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Princess Dana honours work of MaDiH to preserve Jordan’s cultural heritage

By Saeb Rawashdeh - Jul 16,2021 - Last updated at Jul 16,2021

HRH Princess Dana Firas poses for a group photo with the MaDiH team on Tuesday (Photo courtesy of MaDiH)

AMMAN — The MaDiH (Mapping Digital Cultural Heritage in Jordan) project, which ran from February 2019 to April 2020 to enable sustainable development of Jordanian digital cultural heritage, held its closing ceremony in Amman on Tuesday.

The project that witnessed participation of international and Jordanian experts was the joint effort of the King’s Digital Lab, the Hashemite University, the Council for the British Research in the Levant, the Department of Antiquities, the Newton-Khalidi Fund, the Jordanian Open Source Association and the Endangered Archaeology in the Middle East and North Africa, according to the organisers.

In her address during the closing ceremony, HRH Princess Dana Firas said: “It was an honour to serve as a chair of the steering committee for this project and I thank you all for giving me this opportunity.”

“This initiative has aptly demonstrated the elements of a successful project, a collective mission to preserve cultural heritage, a dedicated and professional team, collaboration between different partners in Jordan and the UK,” the princess said.

She highlighted the partnership across sectors, including public, private and civil society and the utilisation of modern technologies and scientific methods focusing on the practical application of research policy.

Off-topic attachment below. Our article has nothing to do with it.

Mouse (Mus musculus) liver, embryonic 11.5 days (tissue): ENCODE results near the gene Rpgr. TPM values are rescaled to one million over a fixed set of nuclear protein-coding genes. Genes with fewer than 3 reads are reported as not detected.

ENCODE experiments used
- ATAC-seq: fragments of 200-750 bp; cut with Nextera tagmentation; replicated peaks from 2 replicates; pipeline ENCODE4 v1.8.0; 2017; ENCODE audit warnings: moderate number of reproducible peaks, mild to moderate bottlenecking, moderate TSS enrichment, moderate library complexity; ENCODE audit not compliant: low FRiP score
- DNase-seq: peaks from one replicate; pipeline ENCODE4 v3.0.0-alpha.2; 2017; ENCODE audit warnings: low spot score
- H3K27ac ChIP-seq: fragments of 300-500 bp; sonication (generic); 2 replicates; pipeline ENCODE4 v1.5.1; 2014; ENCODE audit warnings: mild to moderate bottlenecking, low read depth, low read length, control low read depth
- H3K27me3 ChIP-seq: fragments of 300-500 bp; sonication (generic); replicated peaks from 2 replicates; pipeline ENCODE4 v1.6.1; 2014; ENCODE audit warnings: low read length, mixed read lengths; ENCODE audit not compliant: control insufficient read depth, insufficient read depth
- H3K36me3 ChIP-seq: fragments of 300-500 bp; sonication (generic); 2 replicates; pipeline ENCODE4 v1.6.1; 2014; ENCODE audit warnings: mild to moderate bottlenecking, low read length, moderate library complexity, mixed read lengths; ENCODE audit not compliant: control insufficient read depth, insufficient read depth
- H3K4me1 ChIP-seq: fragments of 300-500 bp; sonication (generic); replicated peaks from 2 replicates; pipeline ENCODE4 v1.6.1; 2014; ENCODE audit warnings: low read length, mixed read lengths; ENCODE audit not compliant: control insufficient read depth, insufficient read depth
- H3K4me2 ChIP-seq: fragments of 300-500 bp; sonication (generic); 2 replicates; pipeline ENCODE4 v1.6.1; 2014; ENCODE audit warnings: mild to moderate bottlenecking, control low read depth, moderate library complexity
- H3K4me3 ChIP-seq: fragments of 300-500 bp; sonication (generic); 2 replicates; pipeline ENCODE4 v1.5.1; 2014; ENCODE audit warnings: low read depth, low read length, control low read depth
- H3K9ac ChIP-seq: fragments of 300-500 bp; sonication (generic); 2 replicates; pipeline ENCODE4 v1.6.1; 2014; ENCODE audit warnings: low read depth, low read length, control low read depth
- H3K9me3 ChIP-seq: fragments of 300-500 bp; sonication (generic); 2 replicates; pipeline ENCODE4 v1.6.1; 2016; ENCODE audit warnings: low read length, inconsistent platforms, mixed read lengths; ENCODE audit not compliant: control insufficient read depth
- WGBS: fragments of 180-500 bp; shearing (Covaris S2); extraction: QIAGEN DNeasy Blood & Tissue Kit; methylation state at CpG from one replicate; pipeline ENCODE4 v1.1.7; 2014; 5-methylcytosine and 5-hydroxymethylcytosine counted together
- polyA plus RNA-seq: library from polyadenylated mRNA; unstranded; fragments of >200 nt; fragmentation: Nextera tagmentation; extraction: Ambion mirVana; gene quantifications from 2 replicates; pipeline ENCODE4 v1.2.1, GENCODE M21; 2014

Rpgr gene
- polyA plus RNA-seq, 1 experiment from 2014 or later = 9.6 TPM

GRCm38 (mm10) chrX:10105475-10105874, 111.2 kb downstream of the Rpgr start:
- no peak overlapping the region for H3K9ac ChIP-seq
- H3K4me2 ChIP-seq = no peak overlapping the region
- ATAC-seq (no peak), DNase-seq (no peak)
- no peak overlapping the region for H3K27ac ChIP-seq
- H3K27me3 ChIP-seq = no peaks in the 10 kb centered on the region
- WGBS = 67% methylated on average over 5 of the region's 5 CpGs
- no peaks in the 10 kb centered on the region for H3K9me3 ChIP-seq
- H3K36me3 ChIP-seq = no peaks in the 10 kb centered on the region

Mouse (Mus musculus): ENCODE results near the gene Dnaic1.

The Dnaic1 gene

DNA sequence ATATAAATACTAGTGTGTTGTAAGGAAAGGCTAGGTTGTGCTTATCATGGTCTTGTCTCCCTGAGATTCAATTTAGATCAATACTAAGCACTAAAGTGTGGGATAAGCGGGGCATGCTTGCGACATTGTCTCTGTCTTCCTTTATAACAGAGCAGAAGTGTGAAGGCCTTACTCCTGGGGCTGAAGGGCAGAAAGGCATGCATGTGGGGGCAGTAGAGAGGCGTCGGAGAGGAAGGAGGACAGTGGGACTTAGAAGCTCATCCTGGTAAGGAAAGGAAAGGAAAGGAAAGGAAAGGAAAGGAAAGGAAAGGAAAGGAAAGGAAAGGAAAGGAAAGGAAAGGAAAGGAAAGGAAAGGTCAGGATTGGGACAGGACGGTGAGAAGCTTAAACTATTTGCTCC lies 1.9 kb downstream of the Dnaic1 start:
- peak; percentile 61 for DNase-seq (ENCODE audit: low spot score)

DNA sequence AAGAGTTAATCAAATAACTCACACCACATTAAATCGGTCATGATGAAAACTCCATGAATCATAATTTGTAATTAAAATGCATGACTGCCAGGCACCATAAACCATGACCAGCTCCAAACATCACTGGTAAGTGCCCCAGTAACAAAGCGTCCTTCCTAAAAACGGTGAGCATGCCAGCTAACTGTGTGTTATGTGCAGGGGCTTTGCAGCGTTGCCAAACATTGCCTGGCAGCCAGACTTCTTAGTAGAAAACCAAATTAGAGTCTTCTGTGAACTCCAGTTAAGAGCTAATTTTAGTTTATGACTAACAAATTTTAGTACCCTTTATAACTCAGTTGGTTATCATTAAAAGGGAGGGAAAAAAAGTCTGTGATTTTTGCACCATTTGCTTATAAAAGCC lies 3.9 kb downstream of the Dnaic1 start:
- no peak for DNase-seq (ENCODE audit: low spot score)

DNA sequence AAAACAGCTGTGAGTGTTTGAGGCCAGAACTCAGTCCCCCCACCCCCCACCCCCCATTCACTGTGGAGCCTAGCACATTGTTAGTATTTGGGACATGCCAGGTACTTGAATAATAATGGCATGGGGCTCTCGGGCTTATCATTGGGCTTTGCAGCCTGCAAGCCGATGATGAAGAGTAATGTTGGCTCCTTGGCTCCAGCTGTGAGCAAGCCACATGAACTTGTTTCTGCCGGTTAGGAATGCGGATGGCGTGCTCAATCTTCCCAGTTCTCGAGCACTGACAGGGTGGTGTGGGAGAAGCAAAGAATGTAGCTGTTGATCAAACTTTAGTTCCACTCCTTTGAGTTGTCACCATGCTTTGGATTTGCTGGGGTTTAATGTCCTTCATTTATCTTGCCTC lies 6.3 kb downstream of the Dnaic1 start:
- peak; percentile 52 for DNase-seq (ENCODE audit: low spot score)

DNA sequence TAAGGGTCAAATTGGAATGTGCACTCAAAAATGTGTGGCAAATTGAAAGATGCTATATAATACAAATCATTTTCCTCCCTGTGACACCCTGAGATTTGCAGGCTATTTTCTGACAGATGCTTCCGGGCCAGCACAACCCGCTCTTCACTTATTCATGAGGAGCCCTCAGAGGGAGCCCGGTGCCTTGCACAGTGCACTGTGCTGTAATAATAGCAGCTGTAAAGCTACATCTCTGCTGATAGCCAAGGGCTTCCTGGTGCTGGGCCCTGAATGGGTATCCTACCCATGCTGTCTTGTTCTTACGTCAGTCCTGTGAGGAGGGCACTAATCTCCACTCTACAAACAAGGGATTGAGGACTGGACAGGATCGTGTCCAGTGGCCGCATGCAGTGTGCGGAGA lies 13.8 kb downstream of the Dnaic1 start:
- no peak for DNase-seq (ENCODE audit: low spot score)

The MaDiH team worked to harness digital resource documents and present the rich diversity and uniqueness of Jordanian cultural heritage, the princess said.

“It showed the relevance of this work across disciplines including education, public policy, archaeology, heritage and technology,” Princess Dana noted.

During the project, Jordanian researchers had the opportunity to exchange ideas and expertise with their British colleagues, said Professor Fadi Bala’wi from the Hashemite University, adding that they discussed different proposals for the best practices to preserve cultural heritage.

“The Ministry of Tourism and Antiquities has provided the project with a massive support,” Bala’wi said.

Professor Firas Alawneh from the Hashemite University underlined the importance of a collective database for each sector and its development.

The main aim of MaDiH was to organise all the content on Jordanian cultural heritage under one umbrella and to enable international and local scholars and all interested parties to access, search and explore available information, according to the organisers.

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